Despite commonly held misconceptions, soccer is a popular sport in the United States. Over 24 million people regularly play the beautiful game, and 15% of whom are registered players. In 2018, the analytics company Gallup reported that soccer was the fourth most-watched team sport in the country, behind American football, baseball, and basketball.
Its top-flight league, known as Major League Soccer (MLS) is the fastest growing professional soccer league in the world. Its creation came about as the US held the 1994 FIFA World Cup, although it has since undergone several expansions and now includes teams from Canada.
Although MLS is one of the fastest-growing football leagues, it faces an uphill battle. The Mexican league, Liga MX has a bigger following with the United States than MLS thanks to the large Mexican diaspora.
The league is also facing competition from esports which have experienced exponential growth in recent years attracting millions of followers, and making titles like FIFA 20 and even card game tournaments on legal US poker sites hugely popular because of a vibrant fan base and streaming platforms such as Twitch or YouTube Gaming.
One solution to help the MLS get to the next level, a merger between it and Mexico’s Liga MX has been suggested by some in the sport. This would create a pan-North American league, including Canada, the United States, and Mexico, consisting of up to 50 teams.
The rationale of a merger
Since MLS and Liga MX are in direct competition for supporters, television viewers, sponsors, players, and investment, a merger would help them pull these resources together.
MLS has more in the way of financial clout, while Liga MX has a bigger and more dedicated fanbase. It would help MLS increase its viewing figures across the US and the continent as a whole, a crucial metric when negotiating contracts with sponsors.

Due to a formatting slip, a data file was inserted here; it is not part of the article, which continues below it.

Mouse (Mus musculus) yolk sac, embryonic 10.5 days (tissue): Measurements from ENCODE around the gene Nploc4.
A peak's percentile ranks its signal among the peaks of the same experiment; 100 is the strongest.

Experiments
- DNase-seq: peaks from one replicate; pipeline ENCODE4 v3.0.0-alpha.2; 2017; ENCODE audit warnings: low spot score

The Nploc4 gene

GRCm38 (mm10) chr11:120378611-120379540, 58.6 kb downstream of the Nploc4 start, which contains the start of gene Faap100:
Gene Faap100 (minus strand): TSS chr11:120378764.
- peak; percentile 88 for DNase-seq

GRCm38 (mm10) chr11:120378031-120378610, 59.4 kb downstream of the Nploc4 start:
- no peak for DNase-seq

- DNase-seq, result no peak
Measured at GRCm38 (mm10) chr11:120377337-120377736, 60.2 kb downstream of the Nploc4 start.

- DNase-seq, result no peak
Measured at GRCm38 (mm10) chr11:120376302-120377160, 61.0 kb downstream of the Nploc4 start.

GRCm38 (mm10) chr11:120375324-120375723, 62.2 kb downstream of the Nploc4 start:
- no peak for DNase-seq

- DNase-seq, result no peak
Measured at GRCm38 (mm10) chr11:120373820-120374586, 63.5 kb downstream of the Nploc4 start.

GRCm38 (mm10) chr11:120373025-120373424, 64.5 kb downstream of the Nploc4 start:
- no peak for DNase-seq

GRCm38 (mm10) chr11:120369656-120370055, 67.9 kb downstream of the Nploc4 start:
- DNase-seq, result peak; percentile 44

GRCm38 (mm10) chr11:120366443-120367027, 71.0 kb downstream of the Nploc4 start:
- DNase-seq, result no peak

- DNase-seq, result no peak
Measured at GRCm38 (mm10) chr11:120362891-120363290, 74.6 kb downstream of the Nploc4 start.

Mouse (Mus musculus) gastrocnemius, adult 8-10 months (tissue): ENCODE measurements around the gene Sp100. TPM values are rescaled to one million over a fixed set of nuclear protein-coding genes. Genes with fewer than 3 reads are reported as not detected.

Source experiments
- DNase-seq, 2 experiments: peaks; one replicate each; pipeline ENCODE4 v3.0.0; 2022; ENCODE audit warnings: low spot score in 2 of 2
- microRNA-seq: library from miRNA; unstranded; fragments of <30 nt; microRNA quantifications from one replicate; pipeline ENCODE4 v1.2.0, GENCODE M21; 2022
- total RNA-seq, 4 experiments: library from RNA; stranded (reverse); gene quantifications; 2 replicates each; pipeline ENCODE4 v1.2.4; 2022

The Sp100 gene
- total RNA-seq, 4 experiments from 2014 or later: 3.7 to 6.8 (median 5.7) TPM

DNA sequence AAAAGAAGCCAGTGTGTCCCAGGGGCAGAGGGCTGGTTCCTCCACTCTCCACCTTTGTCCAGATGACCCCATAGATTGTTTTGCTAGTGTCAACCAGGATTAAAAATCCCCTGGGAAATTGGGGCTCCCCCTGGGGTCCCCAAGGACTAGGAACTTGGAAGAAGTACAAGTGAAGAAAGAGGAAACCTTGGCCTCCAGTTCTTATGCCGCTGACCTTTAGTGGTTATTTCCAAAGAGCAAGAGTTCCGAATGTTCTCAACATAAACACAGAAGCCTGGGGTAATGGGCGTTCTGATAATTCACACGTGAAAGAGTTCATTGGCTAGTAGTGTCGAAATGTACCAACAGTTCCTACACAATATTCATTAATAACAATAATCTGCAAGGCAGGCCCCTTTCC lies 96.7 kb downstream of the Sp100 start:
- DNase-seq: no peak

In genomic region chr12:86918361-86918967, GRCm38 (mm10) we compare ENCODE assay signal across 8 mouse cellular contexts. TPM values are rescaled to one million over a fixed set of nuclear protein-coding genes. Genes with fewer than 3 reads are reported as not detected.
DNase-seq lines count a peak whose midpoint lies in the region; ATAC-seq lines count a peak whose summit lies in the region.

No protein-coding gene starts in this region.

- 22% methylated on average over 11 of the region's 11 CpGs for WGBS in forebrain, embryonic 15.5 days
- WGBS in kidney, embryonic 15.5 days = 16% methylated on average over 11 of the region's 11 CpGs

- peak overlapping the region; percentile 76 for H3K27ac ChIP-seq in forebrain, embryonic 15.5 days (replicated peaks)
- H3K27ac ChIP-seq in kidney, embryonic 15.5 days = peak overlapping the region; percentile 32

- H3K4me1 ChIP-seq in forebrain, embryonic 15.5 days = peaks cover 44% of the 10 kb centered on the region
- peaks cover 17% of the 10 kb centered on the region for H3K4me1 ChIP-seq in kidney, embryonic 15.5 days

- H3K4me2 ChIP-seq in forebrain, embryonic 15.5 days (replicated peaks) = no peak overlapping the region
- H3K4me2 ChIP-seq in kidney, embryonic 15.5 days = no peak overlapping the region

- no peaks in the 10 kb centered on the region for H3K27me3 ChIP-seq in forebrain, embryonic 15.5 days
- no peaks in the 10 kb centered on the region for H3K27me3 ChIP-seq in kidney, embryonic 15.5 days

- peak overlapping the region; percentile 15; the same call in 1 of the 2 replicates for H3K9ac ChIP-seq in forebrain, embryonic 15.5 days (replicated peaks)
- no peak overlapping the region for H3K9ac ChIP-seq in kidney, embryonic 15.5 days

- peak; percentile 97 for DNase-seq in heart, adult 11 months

Logistics of a merger
A merger between MLS and Liga MX would not be plain sailing. A 50-team-strong league will pose scheduling problems and will likely require the creation of a system of promotion and relegation or a conference format like in the NFL.
Liga MX will also need to permanently promote two extra teams from the Mexican second tier and then permanently fix the teams in the top tier.
Scheduling issues will also likely arise since the climate is significantly different in Mexico and Canada and some northern US states. While Mexico players soccer through the winter, snow and freezing temperatures will prevent those games in colder regions.
The logistics of traveling across the entire North American continent should also not be underestimated. The amount of time that teams could spend on the road would be significant, giving a large home-team advantage to the team that doesn’t have to travel.
That’s not to say a merger wouldn’t be possible, it’s just that these hurdles need to be overcome.
When could a merger happen?
In business, mergers between international businesses are complex and can take years to complete. Sports make this even more complicated as there are sporting bodies like CONCACAF and FIFA that need to give their blessing to a merger as well as national governments.
It’s therefore unlikely we’ll see a merger between MLS and Liga MX any time soon, if at all.